I slowly started to prepare him weeks in advance with meet and greets and short visits to the school. For weeks we prepared for the first day of 4th grade. Collin had a great attitude and seemed excited to be going back to school. After ½ a day he refused to participate in his class. He took a book and sat in the corner alone. His many requests to go to the special education room were denied. By the end of the day he ran out the door. He was so distraught he was almost hit by a car. He got into the car and started bawling. When he arrived home he went into my bedroom hid under the blanket, screaming and rocking back and forth. After one full day he had what I can best describe as a breakdown. A complete relapse from the spring only this time it was magnified by ten.
I contacted the school and reported the mental state of my son. They said after one day I had not given it a chance. If I did not bring him back to school I would be charged with truancy. I did not take him back. My son’s days were filled with anxiety and aggression to a point that I could barely control. There were several near misses of personal injury to my husband and myself. I received heartbreaking advice to consider institutionalizing him. “Thanks, but over my dead body.” is what I thought.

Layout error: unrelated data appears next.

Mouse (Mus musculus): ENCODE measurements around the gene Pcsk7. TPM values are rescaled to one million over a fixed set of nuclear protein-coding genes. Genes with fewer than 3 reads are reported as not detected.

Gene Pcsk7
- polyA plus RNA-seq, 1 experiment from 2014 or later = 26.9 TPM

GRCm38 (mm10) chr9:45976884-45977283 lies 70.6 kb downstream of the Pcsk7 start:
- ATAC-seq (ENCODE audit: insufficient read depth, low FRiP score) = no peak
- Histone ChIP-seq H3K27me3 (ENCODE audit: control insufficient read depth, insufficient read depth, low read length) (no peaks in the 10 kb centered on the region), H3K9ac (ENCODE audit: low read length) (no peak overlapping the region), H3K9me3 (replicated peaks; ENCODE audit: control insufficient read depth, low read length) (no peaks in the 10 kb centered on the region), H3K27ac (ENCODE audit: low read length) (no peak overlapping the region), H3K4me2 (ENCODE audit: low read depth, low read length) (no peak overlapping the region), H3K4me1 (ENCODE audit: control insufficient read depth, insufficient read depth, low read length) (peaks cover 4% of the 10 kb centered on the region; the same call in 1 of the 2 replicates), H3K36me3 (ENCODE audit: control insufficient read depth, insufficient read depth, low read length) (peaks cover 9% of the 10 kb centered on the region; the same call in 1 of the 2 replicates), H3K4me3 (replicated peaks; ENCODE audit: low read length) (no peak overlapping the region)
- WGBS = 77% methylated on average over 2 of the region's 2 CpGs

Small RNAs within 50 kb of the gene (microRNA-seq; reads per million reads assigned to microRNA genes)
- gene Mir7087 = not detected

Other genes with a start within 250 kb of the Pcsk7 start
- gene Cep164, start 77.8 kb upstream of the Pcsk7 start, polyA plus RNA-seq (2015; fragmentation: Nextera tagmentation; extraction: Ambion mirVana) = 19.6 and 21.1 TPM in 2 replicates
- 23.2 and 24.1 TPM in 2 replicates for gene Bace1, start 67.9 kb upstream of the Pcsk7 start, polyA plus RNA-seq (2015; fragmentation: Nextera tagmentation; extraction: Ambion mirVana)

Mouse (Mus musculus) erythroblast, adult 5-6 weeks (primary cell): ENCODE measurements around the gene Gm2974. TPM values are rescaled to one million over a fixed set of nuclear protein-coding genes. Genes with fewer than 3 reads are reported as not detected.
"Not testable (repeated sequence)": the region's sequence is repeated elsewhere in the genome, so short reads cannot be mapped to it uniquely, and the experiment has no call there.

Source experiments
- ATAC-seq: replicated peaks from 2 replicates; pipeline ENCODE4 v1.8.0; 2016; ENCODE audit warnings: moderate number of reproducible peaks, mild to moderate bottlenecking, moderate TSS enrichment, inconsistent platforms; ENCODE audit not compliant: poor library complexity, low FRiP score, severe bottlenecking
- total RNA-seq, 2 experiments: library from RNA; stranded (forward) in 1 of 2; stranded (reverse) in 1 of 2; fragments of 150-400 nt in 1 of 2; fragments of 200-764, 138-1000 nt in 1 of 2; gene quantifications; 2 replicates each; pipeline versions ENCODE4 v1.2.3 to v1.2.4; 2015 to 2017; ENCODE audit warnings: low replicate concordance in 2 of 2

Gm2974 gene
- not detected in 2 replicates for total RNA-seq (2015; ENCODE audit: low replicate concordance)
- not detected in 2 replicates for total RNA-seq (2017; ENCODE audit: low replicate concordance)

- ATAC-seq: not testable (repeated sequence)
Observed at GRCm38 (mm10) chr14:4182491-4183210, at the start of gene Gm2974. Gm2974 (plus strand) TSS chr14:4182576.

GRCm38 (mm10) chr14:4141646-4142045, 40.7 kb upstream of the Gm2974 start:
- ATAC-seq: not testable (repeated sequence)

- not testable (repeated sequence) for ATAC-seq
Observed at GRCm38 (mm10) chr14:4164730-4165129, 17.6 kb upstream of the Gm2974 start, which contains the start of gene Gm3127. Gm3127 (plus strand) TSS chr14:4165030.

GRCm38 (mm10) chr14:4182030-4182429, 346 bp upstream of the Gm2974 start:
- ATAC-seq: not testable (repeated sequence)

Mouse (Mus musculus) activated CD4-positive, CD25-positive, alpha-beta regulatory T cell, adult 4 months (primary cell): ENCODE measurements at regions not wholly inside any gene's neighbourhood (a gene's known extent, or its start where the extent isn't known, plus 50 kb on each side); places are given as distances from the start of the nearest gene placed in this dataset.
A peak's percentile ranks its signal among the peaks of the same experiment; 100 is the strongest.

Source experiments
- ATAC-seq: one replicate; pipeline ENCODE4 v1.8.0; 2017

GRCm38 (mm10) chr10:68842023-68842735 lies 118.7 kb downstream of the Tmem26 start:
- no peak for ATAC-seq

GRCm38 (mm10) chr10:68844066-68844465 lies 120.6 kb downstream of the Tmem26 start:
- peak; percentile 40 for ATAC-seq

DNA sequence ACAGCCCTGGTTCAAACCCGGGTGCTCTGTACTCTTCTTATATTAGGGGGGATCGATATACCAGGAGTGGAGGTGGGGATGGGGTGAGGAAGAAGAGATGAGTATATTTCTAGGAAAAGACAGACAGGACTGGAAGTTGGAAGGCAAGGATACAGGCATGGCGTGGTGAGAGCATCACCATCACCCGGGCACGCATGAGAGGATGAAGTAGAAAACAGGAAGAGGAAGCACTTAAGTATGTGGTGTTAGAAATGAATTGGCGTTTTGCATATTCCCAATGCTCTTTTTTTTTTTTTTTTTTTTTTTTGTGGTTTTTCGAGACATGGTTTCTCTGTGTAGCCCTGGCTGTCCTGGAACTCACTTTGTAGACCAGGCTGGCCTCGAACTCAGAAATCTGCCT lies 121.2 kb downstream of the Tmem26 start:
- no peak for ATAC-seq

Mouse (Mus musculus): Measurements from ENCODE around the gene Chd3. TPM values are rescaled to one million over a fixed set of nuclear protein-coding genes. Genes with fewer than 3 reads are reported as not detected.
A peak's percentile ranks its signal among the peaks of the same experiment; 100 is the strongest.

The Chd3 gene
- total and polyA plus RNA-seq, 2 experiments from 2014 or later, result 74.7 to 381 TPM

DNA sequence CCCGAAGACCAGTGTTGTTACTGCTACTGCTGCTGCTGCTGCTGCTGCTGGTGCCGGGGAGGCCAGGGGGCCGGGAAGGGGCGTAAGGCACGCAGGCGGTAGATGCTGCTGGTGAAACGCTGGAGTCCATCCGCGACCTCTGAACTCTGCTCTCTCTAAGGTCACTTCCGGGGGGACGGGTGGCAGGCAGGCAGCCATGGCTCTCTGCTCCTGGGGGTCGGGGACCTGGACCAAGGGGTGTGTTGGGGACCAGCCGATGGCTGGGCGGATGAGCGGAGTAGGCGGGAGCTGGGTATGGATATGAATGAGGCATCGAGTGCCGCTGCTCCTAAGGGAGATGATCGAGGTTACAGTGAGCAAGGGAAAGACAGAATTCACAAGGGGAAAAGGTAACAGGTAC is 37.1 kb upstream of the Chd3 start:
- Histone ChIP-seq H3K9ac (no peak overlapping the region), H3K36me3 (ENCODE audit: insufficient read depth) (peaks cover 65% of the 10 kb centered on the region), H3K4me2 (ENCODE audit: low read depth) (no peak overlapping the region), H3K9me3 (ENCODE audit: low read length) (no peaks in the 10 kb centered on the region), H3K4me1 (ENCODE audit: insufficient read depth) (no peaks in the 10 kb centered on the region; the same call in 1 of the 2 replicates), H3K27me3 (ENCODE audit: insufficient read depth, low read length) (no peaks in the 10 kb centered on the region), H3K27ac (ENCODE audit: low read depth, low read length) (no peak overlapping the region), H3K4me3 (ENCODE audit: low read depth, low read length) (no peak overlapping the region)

I searched high and low for answers from the medical profession. The answers were there I just had to find them. The medical diagnosis was autism spectrum disorder and precocious puberty. A very rare combination. The doctor referred to this as “The Perfect Storm.” He explained there have not been any specific studies on autism and the effects of early puberty. This was not new news for us, however; it provided the answers how the combination brought us to this place. We needed a plan to move forward and it was going to take allot of time.
The next year was one of the most challenging years for my family. Collin missed an entire school year and was described as a school phobic. We couldn’t even say the word school in our house. I knew the regular school environment wasn’t going to work. I kept searching. I would never give up. He deserved a happy life. He deserved to live his days being a kid laughing and having fun. I cried a million tears and kept searching for a way to find my son’s smile. Then I found Common Threads Resource Center in McFarland. On their website it says they focus on unique behavior, communicative, emotional, sensory, and social challenges.